Gemini: Eyeing Japan’s Mobile Social Networks


More and more companies are looking to get a piece of the mobile social network market that has been growing in Japan, one of the world’s most advanced cellular markets. Mixi, with its mobile-friendly features went public earlier this year, and Rupert Murdoch said today that he would discuss offering a joint service for cell phones with Japan’s Softbank Corp. That’s why mobile messaging startup Gemini Mobile Technologies chose Japan for the launch of its “mobile social network” product called eXplo, which can run the back-end of mobile communities for carriers.

Gemini, which has offices in both Tokyo and San Mateo, says eXplo is powering Softbank’s own 3D mobile community called S! Town that offers chatting, shopping, and other community features via cell phones. Founded in 2001 by Hiroshi Ota, Michael Tso and Scott Driggers, Gemini raised $7.5 million from Ignite Japan/Tokio Marine, Mizuho Bank, and Mitsubishi-UFJ last year, and says it is already profitable from its messaging platform. The company hopes to add even more customers with its new social networking product.

Gemini CTO Michael Tso showed us S! Town at a local starbucks, and the interface is designed like a virtual world where your avatar walks around, chats with friends and shops. It reminded us of a combination of the real-time Habbo Hotel meets Cyworld community. Gemini powers the service and fills all the back-end infrastructure-heavy needs, but Japanese game company Bandai did the design, so Gemini products for U.S. or European carriers would likely look a lot different.

The U.S. definitely isn’t ready for a product like S! Town, given the product’s sophisticated 3D graphics and virtual world-style design. But Tso showed a more basic 2D version of the community product made in the company’s Beijing offices, which might find more success outside of Japan.

Gemini hopes to make money from a combination of licensing fees, and money from ads that are placed throughout the community. Other than carriers, the company could partner with large social networks that are looking to go mobile. If the company already has Softbank as a customer, maybe a MySpace deal, particularly in Japan, is a possiblity.


Kelvin Ho

The reason why US is not ready for a 3D mobile social app yet is because the majority of phones in the US are not yet 3D capable. When you deploy games/applications with the mobile operators in the USA, eg. Sprint you are forced to support old phones that only support MIDP 1.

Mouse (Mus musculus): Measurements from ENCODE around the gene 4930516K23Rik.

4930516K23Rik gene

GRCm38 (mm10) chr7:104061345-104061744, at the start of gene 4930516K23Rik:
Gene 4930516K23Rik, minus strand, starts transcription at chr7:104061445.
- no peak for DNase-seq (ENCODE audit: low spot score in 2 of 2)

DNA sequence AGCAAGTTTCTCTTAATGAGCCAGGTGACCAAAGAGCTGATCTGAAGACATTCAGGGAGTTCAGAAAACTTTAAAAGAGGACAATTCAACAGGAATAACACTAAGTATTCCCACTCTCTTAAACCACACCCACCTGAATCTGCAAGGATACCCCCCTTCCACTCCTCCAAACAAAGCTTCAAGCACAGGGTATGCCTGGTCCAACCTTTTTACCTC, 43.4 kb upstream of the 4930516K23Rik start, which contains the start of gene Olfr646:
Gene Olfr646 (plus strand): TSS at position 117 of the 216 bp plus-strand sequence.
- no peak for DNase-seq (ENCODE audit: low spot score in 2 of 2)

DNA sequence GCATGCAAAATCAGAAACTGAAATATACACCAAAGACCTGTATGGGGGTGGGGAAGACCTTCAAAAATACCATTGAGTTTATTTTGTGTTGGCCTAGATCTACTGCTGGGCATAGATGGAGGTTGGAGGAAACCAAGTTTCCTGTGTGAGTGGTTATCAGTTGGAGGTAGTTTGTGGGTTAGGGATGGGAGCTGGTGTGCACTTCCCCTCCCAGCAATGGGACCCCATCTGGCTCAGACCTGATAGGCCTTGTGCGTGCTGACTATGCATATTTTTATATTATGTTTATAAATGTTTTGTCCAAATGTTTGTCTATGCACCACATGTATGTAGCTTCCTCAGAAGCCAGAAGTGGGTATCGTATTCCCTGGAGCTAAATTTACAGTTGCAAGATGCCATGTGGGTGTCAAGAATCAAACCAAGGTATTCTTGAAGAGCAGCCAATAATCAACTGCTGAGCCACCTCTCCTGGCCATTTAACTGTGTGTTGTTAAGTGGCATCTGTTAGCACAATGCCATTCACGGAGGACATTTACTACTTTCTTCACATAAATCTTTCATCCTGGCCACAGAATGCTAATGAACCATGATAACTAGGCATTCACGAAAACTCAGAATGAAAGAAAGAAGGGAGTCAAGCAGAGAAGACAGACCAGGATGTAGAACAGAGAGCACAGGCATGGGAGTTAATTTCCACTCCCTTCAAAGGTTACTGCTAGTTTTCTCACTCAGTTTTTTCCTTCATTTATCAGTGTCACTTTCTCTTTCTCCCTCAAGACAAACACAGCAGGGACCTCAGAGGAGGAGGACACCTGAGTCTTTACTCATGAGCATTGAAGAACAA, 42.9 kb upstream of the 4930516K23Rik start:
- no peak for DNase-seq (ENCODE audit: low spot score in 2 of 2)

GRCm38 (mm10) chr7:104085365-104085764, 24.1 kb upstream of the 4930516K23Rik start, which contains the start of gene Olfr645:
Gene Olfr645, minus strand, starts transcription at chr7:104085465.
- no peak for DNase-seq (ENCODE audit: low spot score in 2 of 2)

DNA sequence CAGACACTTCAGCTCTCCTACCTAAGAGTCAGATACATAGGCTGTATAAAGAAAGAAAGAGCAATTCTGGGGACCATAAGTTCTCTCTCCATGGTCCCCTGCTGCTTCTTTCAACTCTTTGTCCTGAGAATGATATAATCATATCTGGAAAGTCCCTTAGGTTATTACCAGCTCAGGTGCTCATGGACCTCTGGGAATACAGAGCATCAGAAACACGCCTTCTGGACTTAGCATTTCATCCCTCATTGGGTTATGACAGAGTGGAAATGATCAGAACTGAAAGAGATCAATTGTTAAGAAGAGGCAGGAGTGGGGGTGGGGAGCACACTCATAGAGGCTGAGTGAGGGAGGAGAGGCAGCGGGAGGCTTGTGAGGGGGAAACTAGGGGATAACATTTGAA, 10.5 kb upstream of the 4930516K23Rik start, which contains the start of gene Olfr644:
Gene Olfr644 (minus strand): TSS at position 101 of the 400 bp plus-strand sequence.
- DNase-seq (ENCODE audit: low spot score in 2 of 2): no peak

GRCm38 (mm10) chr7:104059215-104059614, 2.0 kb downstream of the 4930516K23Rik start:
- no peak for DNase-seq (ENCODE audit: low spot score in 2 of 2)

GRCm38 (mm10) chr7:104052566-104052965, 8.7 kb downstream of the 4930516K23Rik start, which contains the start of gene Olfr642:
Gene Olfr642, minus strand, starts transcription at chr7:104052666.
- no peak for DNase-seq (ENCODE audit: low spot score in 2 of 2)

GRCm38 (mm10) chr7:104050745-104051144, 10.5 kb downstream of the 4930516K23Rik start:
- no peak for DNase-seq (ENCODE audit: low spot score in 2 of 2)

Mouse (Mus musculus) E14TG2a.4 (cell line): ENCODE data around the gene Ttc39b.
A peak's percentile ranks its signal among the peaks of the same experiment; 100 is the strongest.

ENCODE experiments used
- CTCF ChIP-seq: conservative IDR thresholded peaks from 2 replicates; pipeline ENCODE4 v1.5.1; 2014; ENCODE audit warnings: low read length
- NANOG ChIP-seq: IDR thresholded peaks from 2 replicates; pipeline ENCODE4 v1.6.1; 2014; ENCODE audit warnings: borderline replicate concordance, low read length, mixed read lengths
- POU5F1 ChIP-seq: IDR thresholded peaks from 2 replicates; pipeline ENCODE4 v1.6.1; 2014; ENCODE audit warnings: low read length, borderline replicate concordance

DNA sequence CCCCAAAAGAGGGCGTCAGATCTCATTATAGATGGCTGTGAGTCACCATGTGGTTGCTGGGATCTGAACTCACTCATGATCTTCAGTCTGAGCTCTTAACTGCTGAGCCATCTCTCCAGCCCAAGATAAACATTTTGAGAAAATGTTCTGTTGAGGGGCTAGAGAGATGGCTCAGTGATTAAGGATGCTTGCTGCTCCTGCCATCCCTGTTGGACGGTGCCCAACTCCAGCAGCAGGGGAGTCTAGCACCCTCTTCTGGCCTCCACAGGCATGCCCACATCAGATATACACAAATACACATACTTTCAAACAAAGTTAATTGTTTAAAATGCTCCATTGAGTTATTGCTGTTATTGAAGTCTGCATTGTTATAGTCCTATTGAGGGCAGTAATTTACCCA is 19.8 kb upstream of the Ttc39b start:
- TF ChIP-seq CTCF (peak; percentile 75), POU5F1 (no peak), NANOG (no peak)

Jesse Kopelman

Maybe these things aren’t popular in the US because no one has made much of a marketing effort? I still remember “learned” discussions in the 90s about how nobody wanted push-to-talk or SMS or even data services faster than CDPD. The US mobile social networking market is far from saturated? Isn’t the market wide-open for approaches other than Myspace/Facebook on the phone?

Katie Fehrenbacher

I meant that I don’t think a 3D virtual world is likely to be adopted by a U.S. carrier as the interface for a mainstream mobile social network in the near future. Most attempts at mobile social networks in the U.S. have been mostly text or MMS-based extensions of web-based social networks. And U.S. social networks that have mobile access are using very simple basic designs.

S! Town looks more like a video game, (kindof reminded me of the original Zelda in a way) with your avatar wandering around and interacting with a town and chatting with the inhabitants and entering stores. (I wish I had screen shots.) Maybe one day this design could become popular for mobile social networks, but for now multiplayer first person player cell phone games haven’t been too popular in the U.S. What do you think?


That is a good question…Katie, why don’t you think the US would go for 3D graphics and virtual worlds? I’m not seeing a barrier…

Also, could someone please link to some screen shots of S! Town? I’d love to see it.

Jesse Kopelman

Wait, why aren’t we ready for 3D graphics. Last time I checked, the part of the US I live in exists in 3D . . .

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